The white lab coats might have made it hard to see the fashion statements, but they made a statement themselves. As the lab-coated people decamped to the valet line, we wondered aloud about one more piece of performance art.

We’d all make one heck of a flash mob at the local emergency room.

Article via LA Times– Booth Moore and Adam Tschorn

Photos: At top, one of the several tables at the MOCA gala’s “An Artist’s Life Manifesto,” directed by Marina Abramovic on Nov. 12, 2011. At middle, left, Will Ferrell and Monique Lhuiller at the MOCA gala. Credit: Both by Frazer Harrison / Getty Images for MOCA. At right, Deborah Harry performs while being carried onto the stage at the MOCA gala. Credit: John Sciulli / Getty Images for MOCA.

 

Create the perfect environment for giving

Creating a perfect environment for giving can be a carefully balanced dance that is perfected over time. The most important tip is to ALWAYS HAVE AN END RESULT. Figure out what the goal is and aim for that. Otherwise, you may be all over the place doing the tango back and forth. Here are some tips on creating this perfect environment for giving:

1. VISUAL

Adding a PowerPoint to your Live Auction will not only showcase your live items,but it is also visually appealing. People are attracted to large images and have a very short concentration span. Tease them with a visually appealing image and let them taste what you are auctioning. Use images to generate excitement and dollars! What more could you ask for than Lakers tickets with a picture of Kobe Bryant. They may never meet Kobe, but the thought of possibly meeting him is there.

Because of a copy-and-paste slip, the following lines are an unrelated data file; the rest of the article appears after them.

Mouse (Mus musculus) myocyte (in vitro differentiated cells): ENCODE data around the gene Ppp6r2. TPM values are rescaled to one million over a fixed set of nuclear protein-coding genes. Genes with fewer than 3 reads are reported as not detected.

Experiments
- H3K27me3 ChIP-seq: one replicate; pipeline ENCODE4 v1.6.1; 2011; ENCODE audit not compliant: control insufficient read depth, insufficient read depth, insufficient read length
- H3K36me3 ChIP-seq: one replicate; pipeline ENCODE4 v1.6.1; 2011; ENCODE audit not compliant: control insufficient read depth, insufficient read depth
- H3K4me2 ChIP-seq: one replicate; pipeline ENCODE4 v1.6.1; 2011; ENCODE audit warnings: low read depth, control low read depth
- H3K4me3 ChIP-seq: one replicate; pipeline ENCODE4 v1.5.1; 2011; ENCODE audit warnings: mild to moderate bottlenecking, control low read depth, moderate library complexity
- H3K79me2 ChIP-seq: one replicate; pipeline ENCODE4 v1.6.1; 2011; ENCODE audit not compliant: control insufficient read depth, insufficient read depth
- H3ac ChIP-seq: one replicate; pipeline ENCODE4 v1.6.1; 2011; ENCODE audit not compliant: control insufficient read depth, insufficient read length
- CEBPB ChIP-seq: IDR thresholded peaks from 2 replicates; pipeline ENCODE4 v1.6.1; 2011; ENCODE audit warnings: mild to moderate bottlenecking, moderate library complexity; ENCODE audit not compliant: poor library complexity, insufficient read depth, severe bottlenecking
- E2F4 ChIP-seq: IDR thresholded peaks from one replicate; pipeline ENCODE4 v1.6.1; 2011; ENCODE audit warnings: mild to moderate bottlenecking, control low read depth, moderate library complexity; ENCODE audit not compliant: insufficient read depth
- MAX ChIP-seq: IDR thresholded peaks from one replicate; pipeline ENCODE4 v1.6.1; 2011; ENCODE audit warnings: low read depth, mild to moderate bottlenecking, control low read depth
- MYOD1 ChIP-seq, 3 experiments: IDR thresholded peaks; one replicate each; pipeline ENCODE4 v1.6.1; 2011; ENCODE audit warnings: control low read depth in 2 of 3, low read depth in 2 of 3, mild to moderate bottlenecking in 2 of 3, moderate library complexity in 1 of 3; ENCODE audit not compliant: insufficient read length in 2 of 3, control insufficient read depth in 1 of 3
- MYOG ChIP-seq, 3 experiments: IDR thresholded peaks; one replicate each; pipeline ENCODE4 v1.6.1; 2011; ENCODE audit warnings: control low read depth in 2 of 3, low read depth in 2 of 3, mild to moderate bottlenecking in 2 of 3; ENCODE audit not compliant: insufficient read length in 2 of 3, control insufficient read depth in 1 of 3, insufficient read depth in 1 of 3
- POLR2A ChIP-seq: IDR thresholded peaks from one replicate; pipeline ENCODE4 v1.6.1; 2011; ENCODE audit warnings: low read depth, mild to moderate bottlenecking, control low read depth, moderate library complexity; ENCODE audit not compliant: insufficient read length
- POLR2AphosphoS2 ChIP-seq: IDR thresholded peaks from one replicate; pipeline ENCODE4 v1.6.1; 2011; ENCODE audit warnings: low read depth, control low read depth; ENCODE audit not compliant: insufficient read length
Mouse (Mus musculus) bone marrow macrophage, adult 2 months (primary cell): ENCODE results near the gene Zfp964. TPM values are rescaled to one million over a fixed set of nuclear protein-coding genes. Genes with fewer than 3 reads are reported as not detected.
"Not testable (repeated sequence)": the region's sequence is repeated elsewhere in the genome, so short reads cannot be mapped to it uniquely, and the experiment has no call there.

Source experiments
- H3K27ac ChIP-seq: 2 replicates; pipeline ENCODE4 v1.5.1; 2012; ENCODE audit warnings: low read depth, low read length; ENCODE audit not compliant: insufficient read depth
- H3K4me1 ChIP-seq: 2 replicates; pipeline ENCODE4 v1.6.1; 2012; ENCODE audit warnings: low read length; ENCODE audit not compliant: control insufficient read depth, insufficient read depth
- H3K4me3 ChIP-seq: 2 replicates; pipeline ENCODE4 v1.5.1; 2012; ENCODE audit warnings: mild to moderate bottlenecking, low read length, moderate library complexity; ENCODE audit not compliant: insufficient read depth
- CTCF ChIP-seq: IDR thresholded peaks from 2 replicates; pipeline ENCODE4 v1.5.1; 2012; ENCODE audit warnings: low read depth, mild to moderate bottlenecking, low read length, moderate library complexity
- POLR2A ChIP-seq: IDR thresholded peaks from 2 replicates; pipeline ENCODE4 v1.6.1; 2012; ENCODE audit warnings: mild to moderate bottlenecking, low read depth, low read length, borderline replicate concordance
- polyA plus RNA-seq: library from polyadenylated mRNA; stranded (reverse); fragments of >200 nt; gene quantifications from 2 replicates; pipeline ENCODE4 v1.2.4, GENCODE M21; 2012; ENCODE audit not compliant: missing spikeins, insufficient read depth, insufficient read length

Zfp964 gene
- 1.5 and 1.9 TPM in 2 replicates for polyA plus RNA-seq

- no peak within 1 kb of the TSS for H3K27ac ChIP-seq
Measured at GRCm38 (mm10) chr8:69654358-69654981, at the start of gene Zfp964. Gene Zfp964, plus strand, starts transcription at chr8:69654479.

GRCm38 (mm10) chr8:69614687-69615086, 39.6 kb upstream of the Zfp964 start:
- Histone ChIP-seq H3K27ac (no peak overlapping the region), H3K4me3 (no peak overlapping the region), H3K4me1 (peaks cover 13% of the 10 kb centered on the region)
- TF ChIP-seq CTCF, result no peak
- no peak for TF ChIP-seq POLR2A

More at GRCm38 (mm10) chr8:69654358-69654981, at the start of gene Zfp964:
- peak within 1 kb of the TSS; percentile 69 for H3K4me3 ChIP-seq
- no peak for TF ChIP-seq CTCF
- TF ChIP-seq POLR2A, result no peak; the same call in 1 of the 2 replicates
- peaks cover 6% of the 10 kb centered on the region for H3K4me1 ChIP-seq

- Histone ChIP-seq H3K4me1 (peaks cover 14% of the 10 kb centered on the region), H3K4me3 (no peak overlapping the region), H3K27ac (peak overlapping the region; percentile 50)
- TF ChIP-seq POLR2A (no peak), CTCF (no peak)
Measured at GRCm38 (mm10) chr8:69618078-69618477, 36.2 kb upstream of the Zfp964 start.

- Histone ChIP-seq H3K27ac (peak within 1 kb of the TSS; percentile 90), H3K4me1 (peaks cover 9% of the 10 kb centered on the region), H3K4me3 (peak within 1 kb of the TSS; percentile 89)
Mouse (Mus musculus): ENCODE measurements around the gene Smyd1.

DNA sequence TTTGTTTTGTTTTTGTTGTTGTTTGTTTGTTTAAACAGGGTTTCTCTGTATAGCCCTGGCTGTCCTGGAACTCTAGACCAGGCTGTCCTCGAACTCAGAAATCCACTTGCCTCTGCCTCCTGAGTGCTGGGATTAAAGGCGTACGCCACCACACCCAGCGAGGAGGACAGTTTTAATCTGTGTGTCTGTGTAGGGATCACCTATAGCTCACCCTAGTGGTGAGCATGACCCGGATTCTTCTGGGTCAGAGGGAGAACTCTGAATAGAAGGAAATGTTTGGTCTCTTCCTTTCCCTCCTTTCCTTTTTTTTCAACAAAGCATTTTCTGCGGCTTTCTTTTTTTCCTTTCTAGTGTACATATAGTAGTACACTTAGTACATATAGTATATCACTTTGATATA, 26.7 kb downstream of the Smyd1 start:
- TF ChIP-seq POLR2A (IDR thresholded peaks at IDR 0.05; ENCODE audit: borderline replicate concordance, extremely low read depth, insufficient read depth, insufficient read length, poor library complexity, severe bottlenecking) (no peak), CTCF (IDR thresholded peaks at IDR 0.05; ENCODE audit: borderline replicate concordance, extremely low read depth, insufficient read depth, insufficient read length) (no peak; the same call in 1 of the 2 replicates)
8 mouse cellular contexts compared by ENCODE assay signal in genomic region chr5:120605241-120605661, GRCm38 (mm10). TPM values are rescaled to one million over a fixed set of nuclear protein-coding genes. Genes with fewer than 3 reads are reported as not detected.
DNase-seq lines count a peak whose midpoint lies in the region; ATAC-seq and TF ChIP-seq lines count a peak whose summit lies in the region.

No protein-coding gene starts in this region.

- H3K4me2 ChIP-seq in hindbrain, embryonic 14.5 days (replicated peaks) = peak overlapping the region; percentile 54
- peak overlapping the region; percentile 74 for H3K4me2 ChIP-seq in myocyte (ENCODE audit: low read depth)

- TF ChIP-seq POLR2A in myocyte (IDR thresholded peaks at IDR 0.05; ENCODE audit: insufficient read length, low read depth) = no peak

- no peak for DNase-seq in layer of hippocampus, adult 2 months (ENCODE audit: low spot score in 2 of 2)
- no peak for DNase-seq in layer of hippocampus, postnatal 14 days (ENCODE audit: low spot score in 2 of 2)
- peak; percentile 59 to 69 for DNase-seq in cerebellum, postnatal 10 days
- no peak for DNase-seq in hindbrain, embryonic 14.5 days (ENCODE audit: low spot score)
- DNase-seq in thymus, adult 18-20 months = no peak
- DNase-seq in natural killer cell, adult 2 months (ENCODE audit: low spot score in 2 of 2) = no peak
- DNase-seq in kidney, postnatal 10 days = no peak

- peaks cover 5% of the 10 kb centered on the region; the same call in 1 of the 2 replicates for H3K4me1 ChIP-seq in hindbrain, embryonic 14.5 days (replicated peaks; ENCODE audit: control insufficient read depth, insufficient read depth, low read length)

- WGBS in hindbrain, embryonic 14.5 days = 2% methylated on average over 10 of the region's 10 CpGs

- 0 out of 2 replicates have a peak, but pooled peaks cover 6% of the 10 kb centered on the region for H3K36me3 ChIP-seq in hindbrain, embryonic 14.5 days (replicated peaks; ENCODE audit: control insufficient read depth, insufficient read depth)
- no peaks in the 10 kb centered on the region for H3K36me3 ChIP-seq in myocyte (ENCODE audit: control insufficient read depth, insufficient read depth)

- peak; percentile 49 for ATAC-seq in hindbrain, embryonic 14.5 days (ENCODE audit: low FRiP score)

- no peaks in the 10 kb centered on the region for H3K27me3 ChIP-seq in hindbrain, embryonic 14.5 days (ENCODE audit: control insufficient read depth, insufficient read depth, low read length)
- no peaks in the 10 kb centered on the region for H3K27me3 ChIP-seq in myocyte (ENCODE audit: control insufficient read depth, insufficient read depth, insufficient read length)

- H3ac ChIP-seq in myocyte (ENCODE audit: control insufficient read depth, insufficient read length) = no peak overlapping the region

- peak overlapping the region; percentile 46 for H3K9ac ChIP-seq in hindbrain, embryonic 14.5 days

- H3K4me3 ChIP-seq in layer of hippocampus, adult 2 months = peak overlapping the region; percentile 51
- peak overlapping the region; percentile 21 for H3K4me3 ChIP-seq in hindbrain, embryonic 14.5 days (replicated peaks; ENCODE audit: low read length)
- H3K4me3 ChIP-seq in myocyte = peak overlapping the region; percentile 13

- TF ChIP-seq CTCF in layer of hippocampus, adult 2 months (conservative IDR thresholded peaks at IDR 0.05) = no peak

• Powerpoint Tips:
    • Place one item per slide
    • Put the item Number on the slide
    • Place the Title on the slide
    • Add a Graphic (1 or 2)
    • Who donated it (example What class/teacher)
    • Bullet point description of the item
    • Following these steps will create interest to sell the item. Most of all it will keep your guests focused and bid!

2.  MISSION PROMOTION

Remind your guests why they are there. It is easy to get lost in conversation, food, drinks and networking. Tell a story through pictures and quotes. Keep your audience focused on the mission and the big picture of how they are benefiting a cause.

3. WALLPAPER IT UP!

Your guests want to have fun, this is a night away to mingle and give back! So, have fun with it. Be creative! Mix your slides up using the tips below and you have what we call Auction Wallpaper.  This can be rotating in the background on your tv’s to remind your audience about why they are there.